For John Newton, one of Christendom's greatest hymn writers and writer of "Amazing Grace," God's matchless grace was intensely personal. Saved from a life of slave trading, John Newton was fully aware of the "depths from which he was pulled."
In this autobiography, revised and updated for today's readers by Dennis Hillman, Newton relates the events that led him from unimaginable sin and spiritual bondage to a life of ministry and renewaltransformed by God's amazing and inexhaustible grace.
Discover the timeless story of John Newton's conversion and the true meaning of the familiar words, "Amazing grace! How sweet the sound that saved a wretch like me. I once was lost, but now am found; was blind, but now I see."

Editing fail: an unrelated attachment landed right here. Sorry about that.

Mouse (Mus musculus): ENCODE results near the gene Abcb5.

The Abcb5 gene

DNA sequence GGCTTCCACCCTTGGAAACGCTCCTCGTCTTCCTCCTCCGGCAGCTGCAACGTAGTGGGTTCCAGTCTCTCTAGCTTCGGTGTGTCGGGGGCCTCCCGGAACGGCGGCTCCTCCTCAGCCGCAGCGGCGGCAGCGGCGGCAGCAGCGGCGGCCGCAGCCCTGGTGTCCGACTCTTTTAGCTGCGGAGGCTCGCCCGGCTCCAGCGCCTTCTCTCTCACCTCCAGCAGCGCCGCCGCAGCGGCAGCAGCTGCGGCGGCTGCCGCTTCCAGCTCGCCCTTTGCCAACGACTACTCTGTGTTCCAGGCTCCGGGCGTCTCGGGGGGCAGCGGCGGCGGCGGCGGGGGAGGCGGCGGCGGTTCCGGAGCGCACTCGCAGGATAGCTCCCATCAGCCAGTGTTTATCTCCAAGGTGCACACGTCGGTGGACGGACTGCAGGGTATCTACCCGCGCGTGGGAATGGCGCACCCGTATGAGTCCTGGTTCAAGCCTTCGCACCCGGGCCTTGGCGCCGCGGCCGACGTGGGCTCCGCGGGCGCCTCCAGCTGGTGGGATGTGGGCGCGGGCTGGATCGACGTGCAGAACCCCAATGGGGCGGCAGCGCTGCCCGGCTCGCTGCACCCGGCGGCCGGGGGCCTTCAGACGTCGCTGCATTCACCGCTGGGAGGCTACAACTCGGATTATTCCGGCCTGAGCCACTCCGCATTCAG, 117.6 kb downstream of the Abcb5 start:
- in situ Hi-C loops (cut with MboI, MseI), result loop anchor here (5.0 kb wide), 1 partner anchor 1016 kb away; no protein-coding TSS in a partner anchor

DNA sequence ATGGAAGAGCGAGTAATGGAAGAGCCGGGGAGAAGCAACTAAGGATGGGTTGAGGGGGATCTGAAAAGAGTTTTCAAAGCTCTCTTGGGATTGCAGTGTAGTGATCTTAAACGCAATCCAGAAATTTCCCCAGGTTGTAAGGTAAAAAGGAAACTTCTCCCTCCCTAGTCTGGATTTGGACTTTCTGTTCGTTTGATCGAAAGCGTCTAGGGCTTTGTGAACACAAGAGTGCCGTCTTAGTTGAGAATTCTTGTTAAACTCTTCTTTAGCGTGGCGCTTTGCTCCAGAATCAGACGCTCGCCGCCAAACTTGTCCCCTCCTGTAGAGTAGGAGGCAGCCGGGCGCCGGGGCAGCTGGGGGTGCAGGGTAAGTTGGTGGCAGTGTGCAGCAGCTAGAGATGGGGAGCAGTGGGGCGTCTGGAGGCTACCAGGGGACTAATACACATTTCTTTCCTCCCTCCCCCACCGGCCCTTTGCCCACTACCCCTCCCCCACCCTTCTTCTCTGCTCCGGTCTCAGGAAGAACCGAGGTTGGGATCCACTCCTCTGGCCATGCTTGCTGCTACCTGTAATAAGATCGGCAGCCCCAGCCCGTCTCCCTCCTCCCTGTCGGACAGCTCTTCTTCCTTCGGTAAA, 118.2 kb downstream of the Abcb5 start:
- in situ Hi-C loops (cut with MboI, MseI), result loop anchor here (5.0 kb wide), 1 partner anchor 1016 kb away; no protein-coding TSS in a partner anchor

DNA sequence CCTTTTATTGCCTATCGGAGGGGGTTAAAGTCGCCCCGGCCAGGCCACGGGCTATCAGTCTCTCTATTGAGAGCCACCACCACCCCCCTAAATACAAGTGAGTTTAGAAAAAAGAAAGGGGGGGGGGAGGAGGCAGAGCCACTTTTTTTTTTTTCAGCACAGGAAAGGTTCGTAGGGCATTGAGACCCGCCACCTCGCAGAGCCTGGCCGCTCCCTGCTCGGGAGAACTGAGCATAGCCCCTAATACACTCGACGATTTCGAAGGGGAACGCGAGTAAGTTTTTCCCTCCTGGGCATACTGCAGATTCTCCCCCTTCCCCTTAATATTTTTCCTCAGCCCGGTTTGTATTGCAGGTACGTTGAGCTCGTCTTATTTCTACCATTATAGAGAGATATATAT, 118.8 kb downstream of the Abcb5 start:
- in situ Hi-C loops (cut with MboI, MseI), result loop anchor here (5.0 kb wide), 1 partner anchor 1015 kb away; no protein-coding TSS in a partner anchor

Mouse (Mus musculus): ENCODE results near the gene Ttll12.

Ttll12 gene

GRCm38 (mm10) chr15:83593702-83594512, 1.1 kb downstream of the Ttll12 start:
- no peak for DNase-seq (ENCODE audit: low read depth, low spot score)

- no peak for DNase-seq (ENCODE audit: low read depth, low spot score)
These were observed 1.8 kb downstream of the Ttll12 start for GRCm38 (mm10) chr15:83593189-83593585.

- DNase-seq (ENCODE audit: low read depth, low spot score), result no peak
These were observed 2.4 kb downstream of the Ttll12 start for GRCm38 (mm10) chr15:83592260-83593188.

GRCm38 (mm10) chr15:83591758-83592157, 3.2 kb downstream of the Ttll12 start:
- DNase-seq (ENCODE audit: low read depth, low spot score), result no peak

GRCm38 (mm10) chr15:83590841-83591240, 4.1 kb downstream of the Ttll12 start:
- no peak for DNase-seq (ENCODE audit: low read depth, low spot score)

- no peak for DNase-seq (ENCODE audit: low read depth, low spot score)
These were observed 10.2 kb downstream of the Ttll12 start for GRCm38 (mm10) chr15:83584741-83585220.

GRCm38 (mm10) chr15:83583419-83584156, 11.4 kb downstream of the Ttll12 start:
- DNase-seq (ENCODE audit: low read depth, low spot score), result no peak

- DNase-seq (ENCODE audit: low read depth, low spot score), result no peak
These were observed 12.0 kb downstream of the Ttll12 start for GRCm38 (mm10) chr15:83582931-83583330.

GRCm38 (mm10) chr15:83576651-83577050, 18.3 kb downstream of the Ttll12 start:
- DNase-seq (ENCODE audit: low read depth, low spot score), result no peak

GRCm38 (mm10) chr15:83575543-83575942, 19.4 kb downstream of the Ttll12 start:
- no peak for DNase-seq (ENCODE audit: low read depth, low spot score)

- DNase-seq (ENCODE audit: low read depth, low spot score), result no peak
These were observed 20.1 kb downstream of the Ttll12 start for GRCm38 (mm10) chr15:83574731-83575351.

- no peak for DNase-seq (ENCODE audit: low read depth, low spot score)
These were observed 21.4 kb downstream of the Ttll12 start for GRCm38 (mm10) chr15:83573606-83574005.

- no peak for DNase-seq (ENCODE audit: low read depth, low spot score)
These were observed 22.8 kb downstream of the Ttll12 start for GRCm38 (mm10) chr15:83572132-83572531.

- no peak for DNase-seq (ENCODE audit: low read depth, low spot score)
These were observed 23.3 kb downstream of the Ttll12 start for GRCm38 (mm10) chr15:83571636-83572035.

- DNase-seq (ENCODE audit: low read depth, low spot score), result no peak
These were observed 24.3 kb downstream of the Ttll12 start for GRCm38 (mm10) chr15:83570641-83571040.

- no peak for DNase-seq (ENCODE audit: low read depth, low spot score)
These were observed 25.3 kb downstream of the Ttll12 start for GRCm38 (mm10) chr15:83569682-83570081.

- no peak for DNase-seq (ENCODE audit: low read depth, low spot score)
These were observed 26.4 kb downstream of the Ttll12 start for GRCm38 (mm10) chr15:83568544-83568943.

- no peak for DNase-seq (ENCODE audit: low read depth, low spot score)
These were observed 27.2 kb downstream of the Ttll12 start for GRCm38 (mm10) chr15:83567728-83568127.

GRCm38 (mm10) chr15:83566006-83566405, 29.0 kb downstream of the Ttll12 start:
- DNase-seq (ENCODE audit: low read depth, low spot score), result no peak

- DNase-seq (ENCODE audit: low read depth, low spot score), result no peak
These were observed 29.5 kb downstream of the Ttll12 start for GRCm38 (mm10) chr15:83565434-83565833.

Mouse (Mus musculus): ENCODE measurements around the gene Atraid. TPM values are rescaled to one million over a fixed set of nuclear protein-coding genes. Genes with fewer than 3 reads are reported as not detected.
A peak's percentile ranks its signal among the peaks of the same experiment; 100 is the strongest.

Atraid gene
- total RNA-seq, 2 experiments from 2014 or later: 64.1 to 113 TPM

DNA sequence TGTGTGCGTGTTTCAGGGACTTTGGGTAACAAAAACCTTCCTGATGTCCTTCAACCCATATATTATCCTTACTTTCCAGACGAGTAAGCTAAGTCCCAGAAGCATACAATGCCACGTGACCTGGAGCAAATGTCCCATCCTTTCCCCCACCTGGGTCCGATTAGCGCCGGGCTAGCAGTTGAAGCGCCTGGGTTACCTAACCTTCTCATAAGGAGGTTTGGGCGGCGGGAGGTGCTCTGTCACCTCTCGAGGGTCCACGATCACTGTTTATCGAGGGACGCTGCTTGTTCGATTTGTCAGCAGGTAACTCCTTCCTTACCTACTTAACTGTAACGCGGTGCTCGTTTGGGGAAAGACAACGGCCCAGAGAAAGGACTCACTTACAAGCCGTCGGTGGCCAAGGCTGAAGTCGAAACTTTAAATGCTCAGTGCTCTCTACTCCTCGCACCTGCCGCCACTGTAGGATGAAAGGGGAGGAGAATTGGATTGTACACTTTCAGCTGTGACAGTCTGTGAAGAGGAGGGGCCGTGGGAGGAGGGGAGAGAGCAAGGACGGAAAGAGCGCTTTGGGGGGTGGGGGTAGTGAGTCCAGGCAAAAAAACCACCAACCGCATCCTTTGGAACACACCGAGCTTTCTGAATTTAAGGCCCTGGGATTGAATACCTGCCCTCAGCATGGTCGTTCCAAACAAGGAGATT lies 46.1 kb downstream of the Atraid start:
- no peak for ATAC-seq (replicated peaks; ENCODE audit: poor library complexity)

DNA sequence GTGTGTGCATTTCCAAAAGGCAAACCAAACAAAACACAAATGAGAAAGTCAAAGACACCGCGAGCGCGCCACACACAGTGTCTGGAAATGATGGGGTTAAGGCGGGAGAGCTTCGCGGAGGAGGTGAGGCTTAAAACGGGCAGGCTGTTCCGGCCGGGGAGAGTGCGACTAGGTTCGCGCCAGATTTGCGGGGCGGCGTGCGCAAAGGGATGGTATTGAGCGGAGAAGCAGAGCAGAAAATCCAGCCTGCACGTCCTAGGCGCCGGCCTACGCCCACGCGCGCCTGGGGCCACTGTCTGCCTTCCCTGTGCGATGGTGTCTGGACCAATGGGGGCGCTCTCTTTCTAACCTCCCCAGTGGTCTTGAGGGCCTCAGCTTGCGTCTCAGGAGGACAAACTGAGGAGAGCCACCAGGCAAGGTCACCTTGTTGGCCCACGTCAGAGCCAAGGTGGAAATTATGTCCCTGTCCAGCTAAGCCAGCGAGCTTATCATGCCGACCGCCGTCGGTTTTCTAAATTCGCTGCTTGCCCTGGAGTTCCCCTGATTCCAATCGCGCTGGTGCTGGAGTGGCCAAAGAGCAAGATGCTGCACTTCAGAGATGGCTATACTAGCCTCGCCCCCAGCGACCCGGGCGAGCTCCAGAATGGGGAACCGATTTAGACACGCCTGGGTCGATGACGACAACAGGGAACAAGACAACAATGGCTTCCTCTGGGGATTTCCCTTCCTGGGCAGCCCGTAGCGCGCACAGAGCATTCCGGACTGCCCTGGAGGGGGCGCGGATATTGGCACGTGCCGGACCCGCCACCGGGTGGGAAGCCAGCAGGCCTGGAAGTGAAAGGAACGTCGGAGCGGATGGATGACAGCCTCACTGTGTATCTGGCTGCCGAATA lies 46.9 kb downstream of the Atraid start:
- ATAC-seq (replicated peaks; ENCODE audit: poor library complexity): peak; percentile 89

John Newton (1725-1807) was born in London and at age eleven went to sea with his father, a shipmaster on the Mediterranean. Disregarding his mother's prayer that he enter the ministry, he engaged in the lucrative but brutal African slave trade for a number of years. After his conversion he served in the Church of England as pastor of Olney parish and later of the combined church of St. Mary's in London. In addition to the words of "Amazing Grace," Newton was a prolific songwriter whose other well-known hymns include "Glorious Things of Thee Are Spoken" and "How Sweet the Name of Jesus Sounds."